In fact, the judge’s decision is based on the information received from three sources: the administration of the institution, the convict he interrogates and the prosecutor who monitors whether the time has really come for the request.
The judge has never met the convict before, he can only rely on these sources. So usually, when the administration and the prosecutor speak in favour of release on parole, the judge has no reasons to be against it.
The key feature of release on parole is that after being released, the person continues serving his sentence, that is, he is released under a condition. And this condition is a guarantee which keeps correcting his behaviour up to the end of the sentence.
– Why then, did the system you have described fail in the case of Roza Tuletayeva?
– That’s absurd, indeed. In her case both the administration of the colony and the prosecutor spoke in favour of release on parole, and she had no previous convictions. So what is the necessity or the goal of keeping her in the colony? The only conclusion that can be drawn is that somewhere in the senior government circles a decision was taken not to release her on parole at this time, and the judge validated it as a verdict.
– Any analogies with other political prisoners in Kazakhstan?
– I was denied release on parole twice but the main ‘‘denier’’ was the administration which regularly charged me with violations or wrote references stating that I hadn’t chosen the path of correction.
For the politician Vladimir Kozlov the time is approaching when he will be allowed to be transferred into less restrictive custody, after which he will have the right to continue serving his sentence in the penal colony. But we’ll see whether it will happen in reality.
I believe Tankov’s case to be a political one, too. This lawyer from Karaganda has long been known for his quite shocking ways of participating in trials and of fighting against injustice, which one may agree or disagree with. But, as the general attitude towards justice in Kazakhstan is rather sceptical, and the attitude of those engaged in human rights activities is extremely negative, his methods are understandable to me. The penalty he got for the flyswatter was nowhere near being proportional to the offence. His actions could have been defined as disorderly conduct, which it actually was, and in this case there would have been no imprisonment. But the judge defined his actions as an attempt on his life. Why? I believe that his decision was based on the very fact that it was Tankov, not on the principle of legality and justice.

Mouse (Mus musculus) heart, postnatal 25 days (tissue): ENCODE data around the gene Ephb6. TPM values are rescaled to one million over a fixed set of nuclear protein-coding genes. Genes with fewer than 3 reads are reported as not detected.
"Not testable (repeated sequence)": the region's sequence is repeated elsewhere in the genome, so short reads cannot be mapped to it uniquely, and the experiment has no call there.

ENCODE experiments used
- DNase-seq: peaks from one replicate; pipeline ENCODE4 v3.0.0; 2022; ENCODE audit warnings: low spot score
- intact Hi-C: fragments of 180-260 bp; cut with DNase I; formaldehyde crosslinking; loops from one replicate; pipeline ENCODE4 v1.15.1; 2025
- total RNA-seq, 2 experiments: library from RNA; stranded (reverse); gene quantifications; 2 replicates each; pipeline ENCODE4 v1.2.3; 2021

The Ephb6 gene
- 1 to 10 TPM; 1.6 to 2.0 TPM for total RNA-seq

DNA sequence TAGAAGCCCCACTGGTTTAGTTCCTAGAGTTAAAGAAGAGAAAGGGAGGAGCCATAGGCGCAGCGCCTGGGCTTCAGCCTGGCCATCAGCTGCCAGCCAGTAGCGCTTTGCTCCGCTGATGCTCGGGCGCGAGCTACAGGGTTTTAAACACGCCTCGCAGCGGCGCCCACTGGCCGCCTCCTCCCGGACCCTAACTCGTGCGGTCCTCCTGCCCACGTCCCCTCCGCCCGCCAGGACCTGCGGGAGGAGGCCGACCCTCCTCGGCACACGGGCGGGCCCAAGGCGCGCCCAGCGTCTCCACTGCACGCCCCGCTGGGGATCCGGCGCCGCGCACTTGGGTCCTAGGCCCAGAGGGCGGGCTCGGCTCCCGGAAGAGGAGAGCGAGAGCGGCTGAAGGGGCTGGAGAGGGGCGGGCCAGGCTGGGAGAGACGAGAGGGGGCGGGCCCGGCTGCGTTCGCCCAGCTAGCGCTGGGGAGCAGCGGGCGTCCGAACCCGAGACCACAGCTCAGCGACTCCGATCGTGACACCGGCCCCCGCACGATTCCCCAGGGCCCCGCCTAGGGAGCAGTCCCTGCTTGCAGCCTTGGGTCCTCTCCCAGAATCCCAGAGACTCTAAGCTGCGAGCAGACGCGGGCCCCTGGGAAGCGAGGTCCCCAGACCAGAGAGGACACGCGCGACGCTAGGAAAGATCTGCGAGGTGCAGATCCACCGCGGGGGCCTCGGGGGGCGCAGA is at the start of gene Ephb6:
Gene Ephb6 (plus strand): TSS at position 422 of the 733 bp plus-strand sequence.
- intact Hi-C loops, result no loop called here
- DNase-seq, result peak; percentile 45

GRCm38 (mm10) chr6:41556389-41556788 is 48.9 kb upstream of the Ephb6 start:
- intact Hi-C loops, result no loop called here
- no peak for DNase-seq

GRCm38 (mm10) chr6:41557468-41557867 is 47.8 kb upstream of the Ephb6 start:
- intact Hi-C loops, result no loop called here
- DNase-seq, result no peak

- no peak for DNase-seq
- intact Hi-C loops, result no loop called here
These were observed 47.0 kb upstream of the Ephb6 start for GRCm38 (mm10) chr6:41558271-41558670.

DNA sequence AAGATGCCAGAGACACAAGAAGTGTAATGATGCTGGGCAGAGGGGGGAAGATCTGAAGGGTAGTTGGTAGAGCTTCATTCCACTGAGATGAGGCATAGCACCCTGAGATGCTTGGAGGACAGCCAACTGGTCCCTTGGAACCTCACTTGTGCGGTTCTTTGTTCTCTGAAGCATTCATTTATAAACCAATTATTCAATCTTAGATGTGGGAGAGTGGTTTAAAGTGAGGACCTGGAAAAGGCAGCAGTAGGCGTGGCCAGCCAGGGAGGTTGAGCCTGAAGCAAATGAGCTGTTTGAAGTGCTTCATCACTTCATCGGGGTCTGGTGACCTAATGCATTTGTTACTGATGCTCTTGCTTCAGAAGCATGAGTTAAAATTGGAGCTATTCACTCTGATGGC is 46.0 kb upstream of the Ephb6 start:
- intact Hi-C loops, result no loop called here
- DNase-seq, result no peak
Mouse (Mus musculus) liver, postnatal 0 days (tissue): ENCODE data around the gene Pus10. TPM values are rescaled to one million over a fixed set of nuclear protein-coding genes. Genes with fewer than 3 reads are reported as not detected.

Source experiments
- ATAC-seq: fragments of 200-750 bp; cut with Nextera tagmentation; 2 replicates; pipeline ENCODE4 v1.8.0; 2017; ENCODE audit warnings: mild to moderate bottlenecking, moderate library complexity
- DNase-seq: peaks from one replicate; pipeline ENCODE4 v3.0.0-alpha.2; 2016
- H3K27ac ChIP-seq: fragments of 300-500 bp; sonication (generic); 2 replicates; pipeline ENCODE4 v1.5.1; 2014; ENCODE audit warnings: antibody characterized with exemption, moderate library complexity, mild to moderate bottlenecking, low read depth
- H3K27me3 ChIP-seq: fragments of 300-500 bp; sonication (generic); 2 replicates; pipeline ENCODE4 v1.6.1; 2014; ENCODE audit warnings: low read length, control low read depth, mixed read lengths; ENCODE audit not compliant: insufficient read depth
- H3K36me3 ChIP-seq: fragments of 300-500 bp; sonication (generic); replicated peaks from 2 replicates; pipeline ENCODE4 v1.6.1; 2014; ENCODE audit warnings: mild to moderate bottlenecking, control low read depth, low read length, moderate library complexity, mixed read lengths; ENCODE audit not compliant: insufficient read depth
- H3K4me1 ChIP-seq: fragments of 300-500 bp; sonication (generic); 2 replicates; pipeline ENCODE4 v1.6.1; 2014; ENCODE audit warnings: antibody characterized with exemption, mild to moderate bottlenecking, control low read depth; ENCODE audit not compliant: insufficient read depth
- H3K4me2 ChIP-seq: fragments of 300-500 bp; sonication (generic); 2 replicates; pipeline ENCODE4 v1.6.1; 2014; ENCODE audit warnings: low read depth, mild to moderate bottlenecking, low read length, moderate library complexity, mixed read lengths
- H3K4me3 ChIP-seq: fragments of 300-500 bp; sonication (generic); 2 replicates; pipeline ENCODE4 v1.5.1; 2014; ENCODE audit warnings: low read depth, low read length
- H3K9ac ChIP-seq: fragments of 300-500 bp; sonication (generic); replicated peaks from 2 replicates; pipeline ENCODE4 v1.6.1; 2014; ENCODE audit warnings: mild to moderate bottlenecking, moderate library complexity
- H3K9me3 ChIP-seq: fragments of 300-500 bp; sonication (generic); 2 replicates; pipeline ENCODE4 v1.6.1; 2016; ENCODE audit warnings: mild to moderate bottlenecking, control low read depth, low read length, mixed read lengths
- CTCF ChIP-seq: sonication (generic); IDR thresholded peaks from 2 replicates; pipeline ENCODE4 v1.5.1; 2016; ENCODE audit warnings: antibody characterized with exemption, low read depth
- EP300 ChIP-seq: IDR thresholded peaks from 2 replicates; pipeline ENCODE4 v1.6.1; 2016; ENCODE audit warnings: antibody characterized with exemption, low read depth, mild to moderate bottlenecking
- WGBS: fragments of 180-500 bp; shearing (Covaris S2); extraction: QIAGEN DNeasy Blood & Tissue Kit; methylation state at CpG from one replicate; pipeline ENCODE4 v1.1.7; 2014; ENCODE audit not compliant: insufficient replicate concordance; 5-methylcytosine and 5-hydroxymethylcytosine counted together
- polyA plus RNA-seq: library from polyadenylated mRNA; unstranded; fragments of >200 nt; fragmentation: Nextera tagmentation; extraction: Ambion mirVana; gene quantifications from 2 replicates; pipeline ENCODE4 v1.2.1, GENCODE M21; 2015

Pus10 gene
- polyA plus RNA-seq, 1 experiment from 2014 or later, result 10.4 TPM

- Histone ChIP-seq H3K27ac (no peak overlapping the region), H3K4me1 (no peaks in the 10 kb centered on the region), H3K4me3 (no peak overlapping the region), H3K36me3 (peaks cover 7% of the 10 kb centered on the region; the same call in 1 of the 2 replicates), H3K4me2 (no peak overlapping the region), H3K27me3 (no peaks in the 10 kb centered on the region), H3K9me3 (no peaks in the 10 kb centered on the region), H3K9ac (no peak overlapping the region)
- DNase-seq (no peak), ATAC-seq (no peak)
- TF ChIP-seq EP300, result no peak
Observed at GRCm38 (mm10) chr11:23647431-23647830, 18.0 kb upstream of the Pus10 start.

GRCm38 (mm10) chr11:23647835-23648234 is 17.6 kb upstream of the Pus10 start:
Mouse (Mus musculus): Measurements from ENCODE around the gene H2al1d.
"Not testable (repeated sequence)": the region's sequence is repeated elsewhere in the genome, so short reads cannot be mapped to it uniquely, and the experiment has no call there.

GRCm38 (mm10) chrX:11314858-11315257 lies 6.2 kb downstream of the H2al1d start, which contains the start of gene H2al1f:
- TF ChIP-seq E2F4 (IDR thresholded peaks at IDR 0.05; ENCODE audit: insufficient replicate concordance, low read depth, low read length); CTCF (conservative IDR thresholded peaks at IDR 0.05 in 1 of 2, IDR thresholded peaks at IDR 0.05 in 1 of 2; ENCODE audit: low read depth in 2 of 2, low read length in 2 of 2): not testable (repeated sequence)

All in all, this fits into the general scheme: there is no independent unbiased justice in Kazakhstan; instead, there is political motivation behind the decisions of judges, like in the cases of Tuletayeva, Kozlov and Tankov.
– Can the refusal to release Roza Tuletayeva on parole be regarded as the system’s signal to society that a new wave of crackdowns is approaching?
– I think these are isolated strikes. Our opposition political parties and independent mass media were closed, the Zhanaozen proceedings were held. That is, in light of these events it is hard to say that the situation has become worse recently. Of course, the general situation is unfavourable but the crackdowns are coming not in a wave but little by little.
…We should recall that Roza Tuletayeva was convicted for organising mass riots in Zhanaozen which took place on December 16, 2011. No direct evidence of her guilt was presented to the court. Judging by the court hearing, one might conclude that Roza’s only guilty act was actively informing independent journalists and international organisations about the process of the oil workers’ strike in Zhanaozen. This is what she was sentenced to seven years in prison for. Later the sentence was reduced to five years; this January the conditions of Roza’s sentence were mitigated: she was transferred to a colony-settlement.